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The Statute of Frauds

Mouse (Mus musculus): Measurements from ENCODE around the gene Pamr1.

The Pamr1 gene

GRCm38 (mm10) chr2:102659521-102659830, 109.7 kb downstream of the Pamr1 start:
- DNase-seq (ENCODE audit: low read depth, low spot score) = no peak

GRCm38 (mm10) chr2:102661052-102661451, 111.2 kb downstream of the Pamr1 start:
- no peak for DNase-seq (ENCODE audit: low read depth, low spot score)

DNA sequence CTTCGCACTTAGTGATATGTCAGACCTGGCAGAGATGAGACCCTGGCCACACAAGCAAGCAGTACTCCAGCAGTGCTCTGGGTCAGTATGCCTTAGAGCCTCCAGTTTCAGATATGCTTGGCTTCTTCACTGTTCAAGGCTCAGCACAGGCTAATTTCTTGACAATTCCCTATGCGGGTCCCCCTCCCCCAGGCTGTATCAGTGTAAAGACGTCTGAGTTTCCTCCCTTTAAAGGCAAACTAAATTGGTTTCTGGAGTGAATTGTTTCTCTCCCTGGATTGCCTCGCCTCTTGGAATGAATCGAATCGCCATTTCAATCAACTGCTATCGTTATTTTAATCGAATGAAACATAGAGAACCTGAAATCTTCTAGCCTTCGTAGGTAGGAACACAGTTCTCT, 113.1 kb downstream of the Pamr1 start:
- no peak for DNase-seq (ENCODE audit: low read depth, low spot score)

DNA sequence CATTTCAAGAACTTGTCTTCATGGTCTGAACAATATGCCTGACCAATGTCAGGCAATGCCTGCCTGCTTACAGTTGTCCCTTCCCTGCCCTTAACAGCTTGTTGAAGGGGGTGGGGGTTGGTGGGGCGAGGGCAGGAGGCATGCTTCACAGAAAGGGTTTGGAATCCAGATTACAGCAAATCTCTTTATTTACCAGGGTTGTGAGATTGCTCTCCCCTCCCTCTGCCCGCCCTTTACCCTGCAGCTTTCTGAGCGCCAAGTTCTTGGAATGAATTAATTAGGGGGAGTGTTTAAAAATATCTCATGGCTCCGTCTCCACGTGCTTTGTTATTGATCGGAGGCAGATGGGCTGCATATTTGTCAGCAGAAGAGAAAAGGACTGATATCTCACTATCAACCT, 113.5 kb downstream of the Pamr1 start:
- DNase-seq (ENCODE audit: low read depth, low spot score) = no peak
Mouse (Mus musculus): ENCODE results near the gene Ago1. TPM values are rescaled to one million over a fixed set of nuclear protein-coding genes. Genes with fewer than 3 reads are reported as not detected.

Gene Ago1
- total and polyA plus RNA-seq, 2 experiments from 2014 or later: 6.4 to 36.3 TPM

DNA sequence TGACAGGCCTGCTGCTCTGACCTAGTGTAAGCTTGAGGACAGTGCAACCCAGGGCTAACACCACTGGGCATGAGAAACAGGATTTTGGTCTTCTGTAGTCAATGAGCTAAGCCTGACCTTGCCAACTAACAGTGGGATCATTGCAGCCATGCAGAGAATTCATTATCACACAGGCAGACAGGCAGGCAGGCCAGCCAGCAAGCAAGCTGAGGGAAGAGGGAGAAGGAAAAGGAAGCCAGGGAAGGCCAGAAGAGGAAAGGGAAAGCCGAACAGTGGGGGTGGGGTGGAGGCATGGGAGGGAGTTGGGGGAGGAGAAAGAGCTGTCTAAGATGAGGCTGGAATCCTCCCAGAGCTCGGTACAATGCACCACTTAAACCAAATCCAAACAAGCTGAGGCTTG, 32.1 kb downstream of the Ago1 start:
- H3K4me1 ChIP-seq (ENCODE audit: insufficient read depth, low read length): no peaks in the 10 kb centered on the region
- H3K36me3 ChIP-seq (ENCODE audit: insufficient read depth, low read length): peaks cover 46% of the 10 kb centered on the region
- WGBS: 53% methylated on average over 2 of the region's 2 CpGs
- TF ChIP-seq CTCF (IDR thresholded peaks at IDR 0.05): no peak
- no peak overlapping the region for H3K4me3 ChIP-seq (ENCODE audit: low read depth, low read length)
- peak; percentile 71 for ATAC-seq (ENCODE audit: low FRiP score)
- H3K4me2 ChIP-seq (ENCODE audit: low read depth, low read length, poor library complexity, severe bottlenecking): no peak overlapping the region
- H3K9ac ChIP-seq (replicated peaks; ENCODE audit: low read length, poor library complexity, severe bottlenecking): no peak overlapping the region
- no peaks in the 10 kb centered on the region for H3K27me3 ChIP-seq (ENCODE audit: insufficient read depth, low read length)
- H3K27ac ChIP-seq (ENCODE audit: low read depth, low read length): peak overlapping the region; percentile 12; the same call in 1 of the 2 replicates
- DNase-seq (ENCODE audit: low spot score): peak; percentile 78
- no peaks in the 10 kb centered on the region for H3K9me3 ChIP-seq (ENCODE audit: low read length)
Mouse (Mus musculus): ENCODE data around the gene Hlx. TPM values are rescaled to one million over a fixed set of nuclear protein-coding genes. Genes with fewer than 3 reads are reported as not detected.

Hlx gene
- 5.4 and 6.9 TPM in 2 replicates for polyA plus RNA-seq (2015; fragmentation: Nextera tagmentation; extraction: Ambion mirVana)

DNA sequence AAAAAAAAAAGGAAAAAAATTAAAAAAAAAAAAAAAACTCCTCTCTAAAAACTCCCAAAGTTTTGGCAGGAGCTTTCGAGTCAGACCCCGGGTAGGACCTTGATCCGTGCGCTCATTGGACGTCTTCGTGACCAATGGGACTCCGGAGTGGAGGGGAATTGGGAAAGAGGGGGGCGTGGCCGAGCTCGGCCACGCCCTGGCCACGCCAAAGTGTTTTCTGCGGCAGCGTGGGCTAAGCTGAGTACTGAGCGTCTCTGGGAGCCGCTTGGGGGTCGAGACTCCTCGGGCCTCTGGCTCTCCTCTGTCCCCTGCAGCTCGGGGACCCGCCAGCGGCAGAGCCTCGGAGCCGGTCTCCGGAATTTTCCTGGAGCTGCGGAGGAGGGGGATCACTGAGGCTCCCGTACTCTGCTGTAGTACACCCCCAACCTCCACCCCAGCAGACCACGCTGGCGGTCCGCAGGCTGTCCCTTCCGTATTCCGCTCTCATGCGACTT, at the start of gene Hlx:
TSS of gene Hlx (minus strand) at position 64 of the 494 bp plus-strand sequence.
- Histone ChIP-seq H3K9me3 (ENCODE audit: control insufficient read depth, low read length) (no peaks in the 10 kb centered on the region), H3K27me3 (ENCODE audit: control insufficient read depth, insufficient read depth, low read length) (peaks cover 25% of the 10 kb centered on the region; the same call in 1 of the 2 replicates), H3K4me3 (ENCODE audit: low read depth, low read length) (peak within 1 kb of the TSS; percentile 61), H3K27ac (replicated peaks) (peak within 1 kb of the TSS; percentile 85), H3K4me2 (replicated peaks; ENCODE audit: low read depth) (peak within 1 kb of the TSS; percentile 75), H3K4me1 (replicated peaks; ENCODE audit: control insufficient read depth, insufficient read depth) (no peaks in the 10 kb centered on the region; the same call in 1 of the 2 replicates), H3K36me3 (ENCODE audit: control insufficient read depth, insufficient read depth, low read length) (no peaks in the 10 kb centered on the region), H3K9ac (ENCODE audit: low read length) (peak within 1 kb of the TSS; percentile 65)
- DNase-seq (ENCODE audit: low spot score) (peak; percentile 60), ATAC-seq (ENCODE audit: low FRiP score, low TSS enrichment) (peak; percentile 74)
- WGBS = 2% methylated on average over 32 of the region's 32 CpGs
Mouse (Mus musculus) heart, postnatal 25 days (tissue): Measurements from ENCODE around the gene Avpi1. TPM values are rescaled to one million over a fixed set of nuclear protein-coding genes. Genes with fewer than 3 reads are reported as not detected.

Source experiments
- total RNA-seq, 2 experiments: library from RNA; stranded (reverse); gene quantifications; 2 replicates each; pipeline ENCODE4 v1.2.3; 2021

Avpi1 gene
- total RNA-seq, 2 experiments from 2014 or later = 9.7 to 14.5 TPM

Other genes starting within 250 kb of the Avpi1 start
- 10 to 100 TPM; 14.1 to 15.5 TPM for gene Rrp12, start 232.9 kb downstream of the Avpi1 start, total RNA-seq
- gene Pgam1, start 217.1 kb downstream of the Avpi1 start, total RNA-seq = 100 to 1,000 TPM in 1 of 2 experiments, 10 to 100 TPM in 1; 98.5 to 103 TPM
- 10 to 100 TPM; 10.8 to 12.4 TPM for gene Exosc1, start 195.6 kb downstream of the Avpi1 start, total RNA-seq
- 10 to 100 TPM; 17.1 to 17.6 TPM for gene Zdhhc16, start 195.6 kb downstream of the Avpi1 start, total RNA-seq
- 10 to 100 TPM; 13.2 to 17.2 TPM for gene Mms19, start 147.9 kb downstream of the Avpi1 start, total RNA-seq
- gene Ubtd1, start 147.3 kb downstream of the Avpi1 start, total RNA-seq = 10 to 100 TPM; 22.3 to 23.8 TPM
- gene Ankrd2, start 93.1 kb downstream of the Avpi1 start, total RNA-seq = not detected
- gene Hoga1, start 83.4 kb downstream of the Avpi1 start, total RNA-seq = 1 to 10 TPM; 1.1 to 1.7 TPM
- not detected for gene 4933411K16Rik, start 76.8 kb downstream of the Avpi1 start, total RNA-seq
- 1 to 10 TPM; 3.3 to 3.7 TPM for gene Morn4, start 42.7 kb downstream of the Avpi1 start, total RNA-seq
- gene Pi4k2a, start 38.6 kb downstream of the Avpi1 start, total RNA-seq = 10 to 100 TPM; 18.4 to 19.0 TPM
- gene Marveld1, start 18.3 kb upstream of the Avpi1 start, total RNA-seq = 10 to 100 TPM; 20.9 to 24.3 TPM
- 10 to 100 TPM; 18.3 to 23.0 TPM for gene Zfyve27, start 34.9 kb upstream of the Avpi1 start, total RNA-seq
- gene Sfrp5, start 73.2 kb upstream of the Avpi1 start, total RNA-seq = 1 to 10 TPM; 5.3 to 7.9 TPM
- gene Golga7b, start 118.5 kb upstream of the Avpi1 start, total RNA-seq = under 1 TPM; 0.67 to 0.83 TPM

As a general rule, the law gives effect to oral contracts. Although it is almost always a good idea to record a contract (whether in a physical writing or in some other retrievable form) to facilitate proof of the fact and terms of agreement, for many contracts this record is not a prerequisite to validity or enforceability. However, certain types of contract fall outside this general rule and must be written or otherwise recorded and signed to be enforceable. The requirement of a written record for specified types of contracts1 entered the law of England just over 300 years ago, through a statutory enactment during the reign of King Charles II. As originally conceived and as applied until the advent of electronic media, the statute contemplated that writing and signature would be in tangible form on paper. The rapid advance of communications technology has required the adaptation of “writing” and “signature” to take account of communication by other, particularly electronic, media. This change is reflected both in court opinions that recognize the recording and signature of contracts in retrievable electronic form as the legal equivalent of writing and signature on paper, and in state and federal statutes that make electronic signatures effective. (This is discussed further in section 11.3.) Therefore, unless the context indicates otherwise, assume that the words “written” and “writing” include other means of recording.

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